Editorial: Being proactive about guns
photo by: Journal-World Photo Illustration
Lawrence soon will learn how good it is at being proactive.
Superintendent Anthony Lewis has called for a community forum at 6:30 p.m. on Feb. 21 at Lawrence High School in response to multiple incidents involving students bringing guns to school.
There are various ways that meeting could unfold. One is that a handful of school leaders remind the crowd of the school district’s policies on firearms, the importance of properly securing firearms in the home, the strategy of “if you see something, say something,” and other such pieces of advice.
All of that information is good to have, but it won’t be enough to stop what is happening in our public school system. To be fair, no one knows exactly what needs to happen to stop guns from entering our schools. It is a complex problem that is affecting communities of all types and sizes.
But one thing is certain: Lawrence must be willing to be proactive.
Students have brought loaded guns to LHS twice in the span of a week, which brought the total number of gun incidents on the district to five since April. Still, there will be people who are tempted to say this rash of incidents is not a new reality but rather just a blip.
If you doubt it, look at what has happened since three people were shot and killed on the public sidewalks of downtown Lawrence on Oct. 1, 2017. While the law enforcement and judicial systems have done an excellent job at working to serve justice in the case, there has been no outpouring of community conversation about downtown safety and gun violence.
Rather, there were some off-hand comments about how the accused are from Topeka and that is where all the problems come from. Can we figure out how to make that theory explain away the gun issues at Lawrence High too?
In some circles, there was a vibe that we really shouldn’t talk too much about the downtown shooting incident, lest we create a negative perception of downtown.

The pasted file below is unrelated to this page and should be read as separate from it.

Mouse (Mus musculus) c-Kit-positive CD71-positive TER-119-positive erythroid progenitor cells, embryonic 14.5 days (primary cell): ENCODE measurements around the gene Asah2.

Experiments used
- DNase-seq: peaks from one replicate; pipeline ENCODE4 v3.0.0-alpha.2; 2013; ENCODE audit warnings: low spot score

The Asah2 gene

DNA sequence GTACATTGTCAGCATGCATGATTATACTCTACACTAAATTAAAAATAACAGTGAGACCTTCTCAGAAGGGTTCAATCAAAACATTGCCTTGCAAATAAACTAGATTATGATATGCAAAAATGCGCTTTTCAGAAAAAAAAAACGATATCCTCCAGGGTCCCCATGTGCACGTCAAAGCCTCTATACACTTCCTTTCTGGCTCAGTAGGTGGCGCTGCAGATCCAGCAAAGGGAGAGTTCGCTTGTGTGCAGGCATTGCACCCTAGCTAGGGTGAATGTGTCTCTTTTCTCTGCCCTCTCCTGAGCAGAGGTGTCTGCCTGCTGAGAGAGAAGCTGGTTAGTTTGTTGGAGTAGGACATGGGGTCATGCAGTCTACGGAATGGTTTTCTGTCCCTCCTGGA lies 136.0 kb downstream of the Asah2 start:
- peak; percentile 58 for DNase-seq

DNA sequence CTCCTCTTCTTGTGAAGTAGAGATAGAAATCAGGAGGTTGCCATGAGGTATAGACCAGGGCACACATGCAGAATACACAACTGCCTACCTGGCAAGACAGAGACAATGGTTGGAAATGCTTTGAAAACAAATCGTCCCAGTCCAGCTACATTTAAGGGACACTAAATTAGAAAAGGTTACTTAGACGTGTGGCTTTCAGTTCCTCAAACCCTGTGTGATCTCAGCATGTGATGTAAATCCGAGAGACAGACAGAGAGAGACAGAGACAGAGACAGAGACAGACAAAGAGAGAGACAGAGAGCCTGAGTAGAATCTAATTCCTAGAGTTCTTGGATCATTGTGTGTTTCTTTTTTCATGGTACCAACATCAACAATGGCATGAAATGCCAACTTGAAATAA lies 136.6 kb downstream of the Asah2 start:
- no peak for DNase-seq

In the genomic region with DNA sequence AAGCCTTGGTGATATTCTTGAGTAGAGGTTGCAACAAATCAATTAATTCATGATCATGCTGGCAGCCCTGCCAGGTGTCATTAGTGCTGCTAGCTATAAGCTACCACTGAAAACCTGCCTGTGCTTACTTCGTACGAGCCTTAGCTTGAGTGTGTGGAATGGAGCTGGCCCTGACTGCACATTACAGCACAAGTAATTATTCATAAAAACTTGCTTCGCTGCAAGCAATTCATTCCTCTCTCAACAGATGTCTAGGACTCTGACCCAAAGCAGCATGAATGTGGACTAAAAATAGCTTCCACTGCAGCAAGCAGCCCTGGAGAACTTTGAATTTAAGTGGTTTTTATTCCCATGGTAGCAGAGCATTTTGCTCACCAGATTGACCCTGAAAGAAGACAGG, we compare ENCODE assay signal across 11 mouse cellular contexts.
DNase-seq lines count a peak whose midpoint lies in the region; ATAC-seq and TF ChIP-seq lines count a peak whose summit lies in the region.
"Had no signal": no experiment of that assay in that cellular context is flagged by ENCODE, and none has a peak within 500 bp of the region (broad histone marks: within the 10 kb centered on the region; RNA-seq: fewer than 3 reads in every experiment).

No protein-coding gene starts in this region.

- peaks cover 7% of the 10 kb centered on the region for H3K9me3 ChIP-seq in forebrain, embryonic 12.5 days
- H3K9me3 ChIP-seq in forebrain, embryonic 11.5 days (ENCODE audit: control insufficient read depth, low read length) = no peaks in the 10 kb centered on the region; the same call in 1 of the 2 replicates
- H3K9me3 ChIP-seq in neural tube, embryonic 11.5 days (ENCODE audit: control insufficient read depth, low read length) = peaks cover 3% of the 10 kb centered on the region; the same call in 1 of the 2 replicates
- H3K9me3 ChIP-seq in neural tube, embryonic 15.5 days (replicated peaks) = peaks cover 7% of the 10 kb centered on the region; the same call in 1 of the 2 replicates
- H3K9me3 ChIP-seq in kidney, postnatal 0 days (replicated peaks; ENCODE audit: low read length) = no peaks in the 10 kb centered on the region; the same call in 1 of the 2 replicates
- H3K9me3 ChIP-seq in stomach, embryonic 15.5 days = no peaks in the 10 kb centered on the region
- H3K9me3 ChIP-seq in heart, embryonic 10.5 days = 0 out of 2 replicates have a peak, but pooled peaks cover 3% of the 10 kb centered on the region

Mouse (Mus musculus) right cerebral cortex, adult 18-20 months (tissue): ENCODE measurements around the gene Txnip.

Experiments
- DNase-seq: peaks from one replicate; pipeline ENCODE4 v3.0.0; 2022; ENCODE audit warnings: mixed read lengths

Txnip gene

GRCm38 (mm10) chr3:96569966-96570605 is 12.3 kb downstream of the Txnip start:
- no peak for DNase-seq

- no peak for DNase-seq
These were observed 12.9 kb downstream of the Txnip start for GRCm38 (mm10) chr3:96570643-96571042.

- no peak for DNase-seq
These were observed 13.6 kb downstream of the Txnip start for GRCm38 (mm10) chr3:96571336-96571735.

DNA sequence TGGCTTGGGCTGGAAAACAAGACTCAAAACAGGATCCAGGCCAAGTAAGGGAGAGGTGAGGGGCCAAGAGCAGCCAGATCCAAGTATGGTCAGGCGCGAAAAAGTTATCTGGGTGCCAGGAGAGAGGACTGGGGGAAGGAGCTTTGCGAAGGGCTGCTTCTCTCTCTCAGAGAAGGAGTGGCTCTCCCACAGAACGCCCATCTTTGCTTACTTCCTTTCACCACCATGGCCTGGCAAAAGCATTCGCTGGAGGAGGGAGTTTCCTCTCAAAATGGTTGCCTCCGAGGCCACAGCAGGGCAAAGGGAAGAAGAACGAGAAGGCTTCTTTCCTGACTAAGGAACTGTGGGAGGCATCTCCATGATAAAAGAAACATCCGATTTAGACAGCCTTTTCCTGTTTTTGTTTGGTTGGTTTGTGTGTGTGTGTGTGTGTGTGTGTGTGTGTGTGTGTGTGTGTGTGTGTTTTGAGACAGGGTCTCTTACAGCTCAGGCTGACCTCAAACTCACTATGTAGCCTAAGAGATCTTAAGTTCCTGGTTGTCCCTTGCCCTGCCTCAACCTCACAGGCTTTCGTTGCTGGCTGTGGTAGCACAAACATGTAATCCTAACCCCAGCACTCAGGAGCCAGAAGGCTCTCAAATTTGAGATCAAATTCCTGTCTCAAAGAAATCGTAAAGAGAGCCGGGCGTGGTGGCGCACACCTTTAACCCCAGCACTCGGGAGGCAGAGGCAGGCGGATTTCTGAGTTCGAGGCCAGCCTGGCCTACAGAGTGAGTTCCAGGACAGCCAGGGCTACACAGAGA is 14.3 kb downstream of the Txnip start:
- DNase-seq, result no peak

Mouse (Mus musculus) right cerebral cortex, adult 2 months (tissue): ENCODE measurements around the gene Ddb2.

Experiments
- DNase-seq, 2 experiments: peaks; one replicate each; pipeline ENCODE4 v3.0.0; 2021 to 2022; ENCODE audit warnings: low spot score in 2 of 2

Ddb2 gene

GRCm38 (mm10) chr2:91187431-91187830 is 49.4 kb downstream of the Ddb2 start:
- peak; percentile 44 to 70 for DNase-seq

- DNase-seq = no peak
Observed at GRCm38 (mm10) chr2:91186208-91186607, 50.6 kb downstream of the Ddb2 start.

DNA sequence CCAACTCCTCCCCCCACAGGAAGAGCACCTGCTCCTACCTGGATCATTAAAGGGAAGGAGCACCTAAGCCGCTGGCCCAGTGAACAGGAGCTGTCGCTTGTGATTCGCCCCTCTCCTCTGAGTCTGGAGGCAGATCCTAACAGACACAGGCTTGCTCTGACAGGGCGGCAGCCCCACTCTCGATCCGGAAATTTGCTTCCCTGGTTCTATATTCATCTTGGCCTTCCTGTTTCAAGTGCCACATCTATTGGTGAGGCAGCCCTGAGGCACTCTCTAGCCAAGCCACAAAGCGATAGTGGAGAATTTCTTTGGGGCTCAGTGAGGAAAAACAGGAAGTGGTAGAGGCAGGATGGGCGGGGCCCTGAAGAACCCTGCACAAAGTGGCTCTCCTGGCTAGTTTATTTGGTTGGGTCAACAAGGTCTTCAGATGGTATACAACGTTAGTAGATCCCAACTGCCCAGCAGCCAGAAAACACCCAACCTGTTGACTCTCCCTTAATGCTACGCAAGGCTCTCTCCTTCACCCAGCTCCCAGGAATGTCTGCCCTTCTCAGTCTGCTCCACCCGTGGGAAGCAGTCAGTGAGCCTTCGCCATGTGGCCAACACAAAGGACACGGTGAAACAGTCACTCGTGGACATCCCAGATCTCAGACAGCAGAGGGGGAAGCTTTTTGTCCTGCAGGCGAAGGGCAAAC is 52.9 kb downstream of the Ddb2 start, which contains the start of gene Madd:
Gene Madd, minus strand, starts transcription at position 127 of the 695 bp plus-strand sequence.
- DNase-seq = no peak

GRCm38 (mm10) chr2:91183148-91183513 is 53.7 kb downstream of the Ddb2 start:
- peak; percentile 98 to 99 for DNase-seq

There are any number of reasons we can come up with to avoid the hard work of being proactive.
Again, it is tough to say what action absolutely should be taken. Have we reached a point that our schools need metal detectors? Perhaps, although that would be awfully jarring. Does the school district need to find money to hire its own security staffs? Maybe, but the costs will be very significant. Is enough being done to assure parents that the threats are being taken seriously? Unclear. The district could improve on that front by unequivocally stating when a student has been expelled for bringing a firearm to school. There are ways to comply with student privacy laws and also assure your community that you are not letting the alleged offender back into the student population.
Lewis deserves credit for convening this community conversation. It is the sign of a proactive leader. We still have the opportunity to prevent the real tragedies. What we must hope for now is that we see the signs of a proactive community.
Whatever the solutions are, they won’t be easy. There will be a strong temptation to dismiss these gun incidents as a blip because that certainly will be easier than making changes. And those who will contend that Lawrence schools really don’t have a gun problem will have a powerful argument.
They are guaranteed of being right — until the day that they aren’t.